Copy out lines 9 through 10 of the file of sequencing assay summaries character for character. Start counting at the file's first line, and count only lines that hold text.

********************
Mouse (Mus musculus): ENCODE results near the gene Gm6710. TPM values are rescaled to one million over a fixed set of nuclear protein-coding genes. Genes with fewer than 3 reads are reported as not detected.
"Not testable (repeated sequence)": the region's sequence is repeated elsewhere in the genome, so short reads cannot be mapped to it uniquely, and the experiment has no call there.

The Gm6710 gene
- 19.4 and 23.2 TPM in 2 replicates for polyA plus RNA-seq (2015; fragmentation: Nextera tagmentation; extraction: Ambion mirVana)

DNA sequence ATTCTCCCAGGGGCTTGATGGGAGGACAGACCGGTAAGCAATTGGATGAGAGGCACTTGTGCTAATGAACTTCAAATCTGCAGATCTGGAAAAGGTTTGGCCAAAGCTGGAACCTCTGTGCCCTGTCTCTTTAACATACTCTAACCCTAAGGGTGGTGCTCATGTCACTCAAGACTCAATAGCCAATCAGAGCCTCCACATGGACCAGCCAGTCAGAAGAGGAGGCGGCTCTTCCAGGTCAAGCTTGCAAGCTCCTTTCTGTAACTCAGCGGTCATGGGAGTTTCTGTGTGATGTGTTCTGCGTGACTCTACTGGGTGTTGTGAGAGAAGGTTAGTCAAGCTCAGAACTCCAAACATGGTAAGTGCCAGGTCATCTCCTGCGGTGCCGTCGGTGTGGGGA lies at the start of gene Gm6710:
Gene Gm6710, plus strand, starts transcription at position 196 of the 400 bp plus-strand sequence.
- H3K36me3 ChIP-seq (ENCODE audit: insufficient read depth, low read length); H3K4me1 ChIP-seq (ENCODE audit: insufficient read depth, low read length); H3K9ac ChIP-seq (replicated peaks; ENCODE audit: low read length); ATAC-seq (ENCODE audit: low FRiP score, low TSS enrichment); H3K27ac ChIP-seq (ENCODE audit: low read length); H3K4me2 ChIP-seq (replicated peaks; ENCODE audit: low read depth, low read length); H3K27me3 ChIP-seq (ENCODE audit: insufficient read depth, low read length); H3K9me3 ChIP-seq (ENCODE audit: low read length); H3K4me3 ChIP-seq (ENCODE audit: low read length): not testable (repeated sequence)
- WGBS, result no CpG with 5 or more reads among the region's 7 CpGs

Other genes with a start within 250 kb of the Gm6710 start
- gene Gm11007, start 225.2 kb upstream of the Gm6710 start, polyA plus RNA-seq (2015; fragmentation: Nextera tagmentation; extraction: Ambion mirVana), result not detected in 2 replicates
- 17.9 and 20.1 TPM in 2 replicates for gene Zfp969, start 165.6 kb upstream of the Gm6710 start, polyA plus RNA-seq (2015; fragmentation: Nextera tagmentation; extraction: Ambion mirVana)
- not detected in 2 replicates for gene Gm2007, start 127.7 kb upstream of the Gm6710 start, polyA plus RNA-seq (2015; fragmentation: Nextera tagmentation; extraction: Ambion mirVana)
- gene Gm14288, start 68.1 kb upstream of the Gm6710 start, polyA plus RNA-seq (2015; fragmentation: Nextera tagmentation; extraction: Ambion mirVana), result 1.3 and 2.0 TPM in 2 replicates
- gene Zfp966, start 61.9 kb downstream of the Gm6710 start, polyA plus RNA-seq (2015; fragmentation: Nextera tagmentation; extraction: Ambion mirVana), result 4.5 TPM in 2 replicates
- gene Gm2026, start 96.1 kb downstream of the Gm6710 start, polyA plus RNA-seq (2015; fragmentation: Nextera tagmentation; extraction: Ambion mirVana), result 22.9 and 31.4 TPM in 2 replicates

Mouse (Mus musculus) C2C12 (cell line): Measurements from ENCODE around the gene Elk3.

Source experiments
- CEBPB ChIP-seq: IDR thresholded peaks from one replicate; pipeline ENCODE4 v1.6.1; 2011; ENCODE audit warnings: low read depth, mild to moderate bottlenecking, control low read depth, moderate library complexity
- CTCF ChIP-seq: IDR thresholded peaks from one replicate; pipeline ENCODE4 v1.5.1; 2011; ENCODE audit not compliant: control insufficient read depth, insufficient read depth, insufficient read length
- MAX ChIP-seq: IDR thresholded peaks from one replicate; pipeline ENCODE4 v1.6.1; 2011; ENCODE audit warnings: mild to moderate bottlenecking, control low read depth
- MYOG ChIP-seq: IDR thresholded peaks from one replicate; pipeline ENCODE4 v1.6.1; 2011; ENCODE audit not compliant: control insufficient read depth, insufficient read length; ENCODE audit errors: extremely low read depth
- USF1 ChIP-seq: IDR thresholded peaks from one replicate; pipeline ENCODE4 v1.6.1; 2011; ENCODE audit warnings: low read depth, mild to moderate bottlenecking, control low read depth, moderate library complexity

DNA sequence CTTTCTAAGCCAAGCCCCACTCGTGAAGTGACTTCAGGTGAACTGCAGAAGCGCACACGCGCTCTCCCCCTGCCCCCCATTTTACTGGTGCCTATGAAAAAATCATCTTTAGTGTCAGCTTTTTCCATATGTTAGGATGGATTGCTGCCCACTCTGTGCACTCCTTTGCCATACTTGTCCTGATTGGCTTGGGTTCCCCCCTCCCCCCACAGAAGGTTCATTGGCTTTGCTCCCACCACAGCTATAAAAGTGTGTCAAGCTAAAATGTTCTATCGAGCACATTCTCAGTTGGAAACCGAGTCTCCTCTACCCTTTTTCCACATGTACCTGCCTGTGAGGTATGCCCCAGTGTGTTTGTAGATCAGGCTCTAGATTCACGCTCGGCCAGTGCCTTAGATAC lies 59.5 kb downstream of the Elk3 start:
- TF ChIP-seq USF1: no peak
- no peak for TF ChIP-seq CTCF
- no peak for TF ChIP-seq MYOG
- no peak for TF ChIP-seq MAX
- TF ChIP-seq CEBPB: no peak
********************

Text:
Other genes with a start within 250 kb of the Gm6710 start
- gene Gm11007, start 225.2 kb upstream of the Gm6710 start, polyA plus RNA-seq (2015; fragmentation: Nextera tagmentation; extraction: Ambion mirVana), result not detected in 2 replicates